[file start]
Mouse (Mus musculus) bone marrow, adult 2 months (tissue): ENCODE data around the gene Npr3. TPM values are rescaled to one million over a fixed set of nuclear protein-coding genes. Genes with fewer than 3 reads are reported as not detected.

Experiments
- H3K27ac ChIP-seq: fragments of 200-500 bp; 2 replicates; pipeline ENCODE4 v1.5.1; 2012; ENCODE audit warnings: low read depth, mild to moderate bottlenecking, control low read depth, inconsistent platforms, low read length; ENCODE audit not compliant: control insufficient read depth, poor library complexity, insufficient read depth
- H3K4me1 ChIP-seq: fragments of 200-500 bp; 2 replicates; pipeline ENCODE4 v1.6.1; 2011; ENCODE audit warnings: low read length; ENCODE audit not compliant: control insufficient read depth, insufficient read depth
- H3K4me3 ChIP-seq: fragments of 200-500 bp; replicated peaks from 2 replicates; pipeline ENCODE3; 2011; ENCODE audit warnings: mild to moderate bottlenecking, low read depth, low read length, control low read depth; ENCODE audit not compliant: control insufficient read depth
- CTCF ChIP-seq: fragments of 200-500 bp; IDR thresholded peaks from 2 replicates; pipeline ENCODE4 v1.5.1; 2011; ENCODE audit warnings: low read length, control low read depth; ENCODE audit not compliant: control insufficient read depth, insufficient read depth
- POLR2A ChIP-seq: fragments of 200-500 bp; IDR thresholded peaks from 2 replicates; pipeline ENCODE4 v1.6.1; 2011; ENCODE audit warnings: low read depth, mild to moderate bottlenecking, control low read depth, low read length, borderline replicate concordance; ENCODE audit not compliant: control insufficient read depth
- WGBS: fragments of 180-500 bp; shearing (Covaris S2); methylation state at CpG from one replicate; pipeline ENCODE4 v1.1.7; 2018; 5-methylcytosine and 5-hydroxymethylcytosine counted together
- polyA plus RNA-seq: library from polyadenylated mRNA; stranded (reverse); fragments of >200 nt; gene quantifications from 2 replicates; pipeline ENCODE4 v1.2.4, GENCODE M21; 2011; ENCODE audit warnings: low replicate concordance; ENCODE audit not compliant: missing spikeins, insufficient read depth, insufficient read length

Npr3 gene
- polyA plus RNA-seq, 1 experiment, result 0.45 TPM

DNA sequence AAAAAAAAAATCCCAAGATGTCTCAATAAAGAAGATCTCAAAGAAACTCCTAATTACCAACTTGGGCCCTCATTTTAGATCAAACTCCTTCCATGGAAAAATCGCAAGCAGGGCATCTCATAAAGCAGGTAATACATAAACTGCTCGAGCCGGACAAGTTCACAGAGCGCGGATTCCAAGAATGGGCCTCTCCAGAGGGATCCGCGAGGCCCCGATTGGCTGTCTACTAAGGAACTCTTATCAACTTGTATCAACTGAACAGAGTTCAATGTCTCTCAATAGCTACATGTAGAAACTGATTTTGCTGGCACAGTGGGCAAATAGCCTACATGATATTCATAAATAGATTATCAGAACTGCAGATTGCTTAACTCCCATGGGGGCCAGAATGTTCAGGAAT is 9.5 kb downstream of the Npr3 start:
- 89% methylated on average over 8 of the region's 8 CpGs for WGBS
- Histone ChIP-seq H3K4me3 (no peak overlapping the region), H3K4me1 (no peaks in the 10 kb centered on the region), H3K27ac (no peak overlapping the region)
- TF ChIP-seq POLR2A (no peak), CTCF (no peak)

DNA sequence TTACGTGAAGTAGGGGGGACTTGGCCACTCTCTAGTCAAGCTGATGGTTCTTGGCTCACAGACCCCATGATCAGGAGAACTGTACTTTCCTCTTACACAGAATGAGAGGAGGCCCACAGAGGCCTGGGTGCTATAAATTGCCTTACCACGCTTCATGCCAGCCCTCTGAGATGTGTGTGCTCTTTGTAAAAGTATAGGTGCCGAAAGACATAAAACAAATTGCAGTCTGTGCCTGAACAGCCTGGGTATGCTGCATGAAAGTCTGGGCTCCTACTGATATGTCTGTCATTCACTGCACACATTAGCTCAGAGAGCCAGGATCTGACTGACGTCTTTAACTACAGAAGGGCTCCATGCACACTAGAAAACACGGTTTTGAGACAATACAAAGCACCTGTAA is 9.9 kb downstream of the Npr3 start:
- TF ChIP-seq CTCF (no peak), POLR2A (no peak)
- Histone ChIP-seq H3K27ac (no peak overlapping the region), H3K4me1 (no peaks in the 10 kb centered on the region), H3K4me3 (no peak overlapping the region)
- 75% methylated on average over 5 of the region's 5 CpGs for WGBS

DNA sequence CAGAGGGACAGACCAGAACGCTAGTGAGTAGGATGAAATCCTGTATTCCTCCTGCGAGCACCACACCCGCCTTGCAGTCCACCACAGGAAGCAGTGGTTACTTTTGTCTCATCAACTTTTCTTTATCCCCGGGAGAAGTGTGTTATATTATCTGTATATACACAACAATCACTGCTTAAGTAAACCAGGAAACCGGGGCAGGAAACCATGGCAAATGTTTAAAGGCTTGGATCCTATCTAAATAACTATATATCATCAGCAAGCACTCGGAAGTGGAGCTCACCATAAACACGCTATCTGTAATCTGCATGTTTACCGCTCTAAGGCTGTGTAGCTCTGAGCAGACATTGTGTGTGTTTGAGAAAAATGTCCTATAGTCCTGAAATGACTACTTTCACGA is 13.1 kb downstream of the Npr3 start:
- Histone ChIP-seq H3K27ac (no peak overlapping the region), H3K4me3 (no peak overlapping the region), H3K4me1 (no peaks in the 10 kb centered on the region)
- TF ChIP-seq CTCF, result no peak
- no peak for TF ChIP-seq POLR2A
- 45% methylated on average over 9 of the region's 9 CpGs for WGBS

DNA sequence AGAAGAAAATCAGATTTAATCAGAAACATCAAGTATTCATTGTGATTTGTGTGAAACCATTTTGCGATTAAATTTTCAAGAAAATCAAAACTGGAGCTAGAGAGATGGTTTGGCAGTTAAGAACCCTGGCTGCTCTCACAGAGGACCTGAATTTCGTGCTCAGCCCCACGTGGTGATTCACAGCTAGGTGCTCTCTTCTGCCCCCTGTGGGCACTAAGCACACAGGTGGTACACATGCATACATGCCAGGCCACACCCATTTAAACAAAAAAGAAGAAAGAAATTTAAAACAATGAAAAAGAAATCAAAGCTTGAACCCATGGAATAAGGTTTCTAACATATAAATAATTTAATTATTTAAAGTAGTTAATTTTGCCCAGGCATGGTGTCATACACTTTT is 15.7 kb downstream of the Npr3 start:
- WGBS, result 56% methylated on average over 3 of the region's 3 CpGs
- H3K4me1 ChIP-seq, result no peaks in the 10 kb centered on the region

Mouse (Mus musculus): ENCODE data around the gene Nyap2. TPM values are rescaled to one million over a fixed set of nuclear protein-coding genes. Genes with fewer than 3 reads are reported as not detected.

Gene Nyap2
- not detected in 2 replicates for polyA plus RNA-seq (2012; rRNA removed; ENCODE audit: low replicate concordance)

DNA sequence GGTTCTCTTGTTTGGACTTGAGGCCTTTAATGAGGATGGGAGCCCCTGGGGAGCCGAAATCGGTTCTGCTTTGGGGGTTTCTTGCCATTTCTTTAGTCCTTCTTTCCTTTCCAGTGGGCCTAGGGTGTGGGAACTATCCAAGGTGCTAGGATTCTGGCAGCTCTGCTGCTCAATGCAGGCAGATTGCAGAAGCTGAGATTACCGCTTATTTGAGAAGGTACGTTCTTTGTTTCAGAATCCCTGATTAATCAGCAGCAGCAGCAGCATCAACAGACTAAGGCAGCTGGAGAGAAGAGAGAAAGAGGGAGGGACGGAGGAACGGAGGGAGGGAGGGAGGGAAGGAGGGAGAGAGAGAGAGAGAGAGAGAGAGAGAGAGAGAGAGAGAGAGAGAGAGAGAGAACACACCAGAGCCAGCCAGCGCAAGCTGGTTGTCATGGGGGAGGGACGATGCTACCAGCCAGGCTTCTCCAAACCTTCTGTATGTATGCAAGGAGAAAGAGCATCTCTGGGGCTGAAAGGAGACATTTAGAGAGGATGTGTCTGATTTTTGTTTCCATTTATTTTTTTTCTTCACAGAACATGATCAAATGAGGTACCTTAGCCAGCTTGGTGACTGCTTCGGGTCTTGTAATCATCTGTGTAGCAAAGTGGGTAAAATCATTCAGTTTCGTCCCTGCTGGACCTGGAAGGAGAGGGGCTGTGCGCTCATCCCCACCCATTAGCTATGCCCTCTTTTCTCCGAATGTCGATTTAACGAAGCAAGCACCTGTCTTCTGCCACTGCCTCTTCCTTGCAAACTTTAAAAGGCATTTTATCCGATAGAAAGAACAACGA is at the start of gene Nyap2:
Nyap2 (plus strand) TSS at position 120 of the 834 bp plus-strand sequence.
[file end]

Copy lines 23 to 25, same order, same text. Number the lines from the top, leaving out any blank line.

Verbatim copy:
- no peak for TF ChIP-seq POLR2A
- 45% methylated on average over 9 of the region's 9 CpGs for WGBS

DNA sequence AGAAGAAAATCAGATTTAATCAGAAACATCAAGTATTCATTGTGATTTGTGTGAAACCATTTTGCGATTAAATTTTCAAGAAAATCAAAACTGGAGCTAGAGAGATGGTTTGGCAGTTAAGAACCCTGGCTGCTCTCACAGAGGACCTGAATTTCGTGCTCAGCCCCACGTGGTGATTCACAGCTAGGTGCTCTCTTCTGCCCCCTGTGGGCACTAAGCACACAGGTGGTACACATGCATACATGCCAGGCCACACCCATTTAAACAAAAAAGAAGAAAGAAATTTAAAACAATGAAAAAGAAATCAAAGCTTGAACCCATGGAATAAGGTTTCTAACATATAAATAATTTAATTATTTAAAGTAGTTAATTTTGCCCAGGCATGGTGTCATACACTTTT is 15.7 kb downstream of the Npr3 start: